A Guide To DBS Checks for Care Home Staff
Working in a care home means that you will be in direct contact with vulnerable adults or children on a frequent basis. Therefore, safeguarding is an important consideration for care home staff.
As a part of safeguarding policy, most employers request DBS Checks and in the case of care homes, it is a legal requirement. The Care Quality Commission (CQC) regulates care homes in the UK, and their safeguarding guidance says that care homes must ensure that all relevant background checks must take place before an applicant can start working in a care home.
In this article, we’ll take a look at some of the rules surrounding DBS Checks for care home workers, including the level of DBS Check that is required which depends on the care home role in question.
Care home employees engaged in a regulated activity
Most care home staff will be involved in direct care and supervision of vulnerable adults or children on a frequent basis. In the eyes of the Disclosure and Barring Service (DBS), these roles will be classed as regulated activities.
By now, you may be thinking, “What is a regulated activity?”
A regulated activity is defined as a role that involves direct, unsupervised contact with children or vulnerable adults on three or more occasions in a thirty day period.
Therefore, the following types of roles within a care home are considered to be regulated activities:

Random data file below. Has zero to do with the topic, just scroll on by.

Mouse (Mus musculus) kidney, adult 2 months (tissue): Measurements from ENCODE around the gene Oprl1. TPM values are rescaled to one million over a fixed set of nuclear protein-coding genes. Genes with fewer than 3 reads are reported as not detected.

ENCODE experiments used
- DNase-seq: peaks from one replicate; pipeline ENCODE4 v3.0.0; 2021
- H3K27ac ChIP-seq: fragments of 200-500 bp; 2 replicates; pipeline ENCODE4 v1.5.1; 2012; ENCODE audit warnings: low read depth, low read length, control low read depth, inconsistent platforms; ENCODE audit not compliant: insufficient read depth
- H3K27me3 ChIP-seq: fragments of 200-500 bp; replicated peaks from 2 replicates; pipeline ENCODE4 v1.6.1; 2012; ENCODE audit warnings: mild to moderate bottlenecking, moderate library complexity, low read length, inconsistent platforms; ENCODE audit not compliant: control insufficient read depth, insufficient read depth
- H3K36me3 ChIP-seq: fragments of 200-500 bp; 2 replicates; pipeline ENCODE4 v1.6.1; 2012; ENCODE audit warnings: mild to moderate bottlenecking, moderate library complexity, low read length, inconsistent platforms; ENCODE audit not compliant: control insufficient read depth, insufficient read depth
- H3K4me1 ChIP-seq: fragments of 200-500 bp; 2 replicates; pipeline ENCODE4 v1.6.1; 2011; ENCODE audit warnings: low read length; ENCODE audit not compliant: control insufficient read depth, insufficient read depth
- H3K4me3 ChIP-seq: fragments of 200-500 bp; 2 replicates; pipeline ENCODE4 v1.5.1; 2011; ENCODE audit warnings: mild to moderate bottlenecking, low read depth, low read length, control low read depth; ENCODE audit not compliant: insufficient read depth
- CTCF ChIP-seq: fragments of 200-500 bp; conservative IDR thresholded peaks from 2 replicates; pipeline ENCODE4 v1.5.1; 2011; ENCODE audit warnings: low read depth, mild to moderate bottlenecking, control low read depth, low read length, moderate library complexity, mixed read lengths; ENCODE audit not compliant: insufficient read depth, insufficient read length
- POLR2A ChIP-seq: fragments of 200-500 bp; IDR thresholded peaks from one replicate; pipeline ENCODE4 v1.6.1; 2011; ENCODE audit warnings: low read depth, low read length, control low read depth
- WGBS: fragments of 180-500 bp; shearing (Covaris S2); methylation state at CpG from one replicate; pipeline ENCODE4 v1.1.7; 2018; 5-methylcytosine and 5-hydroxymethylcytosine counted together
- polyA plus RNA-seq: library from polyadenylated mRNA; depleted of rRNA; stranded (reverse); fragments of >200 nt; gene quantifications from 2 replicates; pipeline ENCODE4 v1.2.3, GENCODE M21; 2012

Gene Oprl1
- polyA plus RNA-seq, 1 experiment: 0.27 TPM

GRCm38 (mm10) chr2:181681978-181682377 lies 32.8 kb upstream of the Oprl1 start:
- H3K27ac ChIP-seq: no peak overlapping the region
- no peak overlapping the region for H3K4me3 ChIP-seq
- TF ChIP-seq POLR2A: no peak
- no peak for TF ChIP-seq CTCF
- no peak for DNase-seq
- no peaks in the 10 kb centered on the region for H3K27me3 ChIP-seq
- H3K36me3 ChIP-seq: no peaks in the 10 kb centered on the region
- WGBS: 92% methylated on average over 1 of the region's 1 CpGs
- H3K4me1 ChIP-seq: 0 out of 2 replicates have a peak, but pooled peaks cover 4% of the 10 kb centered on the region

- Healthcare providers
- Personal care providers – e.g. assisting with eating and drinking, using the toilet, and personal hygiene
- Transporting vulnerable people
- Assisting with household care – e.g. paying bills, cooking, cleaning
- Social work
Any of the above roles are regulated activities, which means any individual applying for, or already working in, the role will need to apply for an Enhanced DBS Check plus a check of the adult’s or children’s barred list.
The Enhanced DBS Check will list any spent or unspent convictions on the applicant’s criminal record, plus any cautions, warnings, or reprimands that they have received.
The Enhanced DBS Check also reveals any additional relevant information that local police forces hold on the applicant. The barred list check involves searching through either the children’s or adult’s barred list (or both, if necessary) to find out whether the applicant has been permanently banned from working with vulnerable people for safeguarding reasons.
Some examples of the types of roles within a care home that would qualify as a regulated activity are:
- Healthcare assistants
- Bus drivers
Care home employees NOT engaged in a regulated activity
In addition to the more care-focused roles, there are other jobs in a care home that may require a DBS Check.
The eligibility criteria for these roles is based on the frequency of the work. For instance, a person that works in a care home on a minimum of two days within a thirty day period, is eligible for an Enhanced DBS Check. This may include contractors that are only working on the care home site temporarily.
Other people that may be working in the care home, but are not carrying out a regulated activity, include maintenance staff, cleaners, kitchen staff, and administrators.
Employees in these roles will not usually need a barred list check, but may still require an Enhanced DBS Check, depending on how often they are engaged in the role.
If you want to find out more about DBS Checks, including how to apply online for one, then contact us today.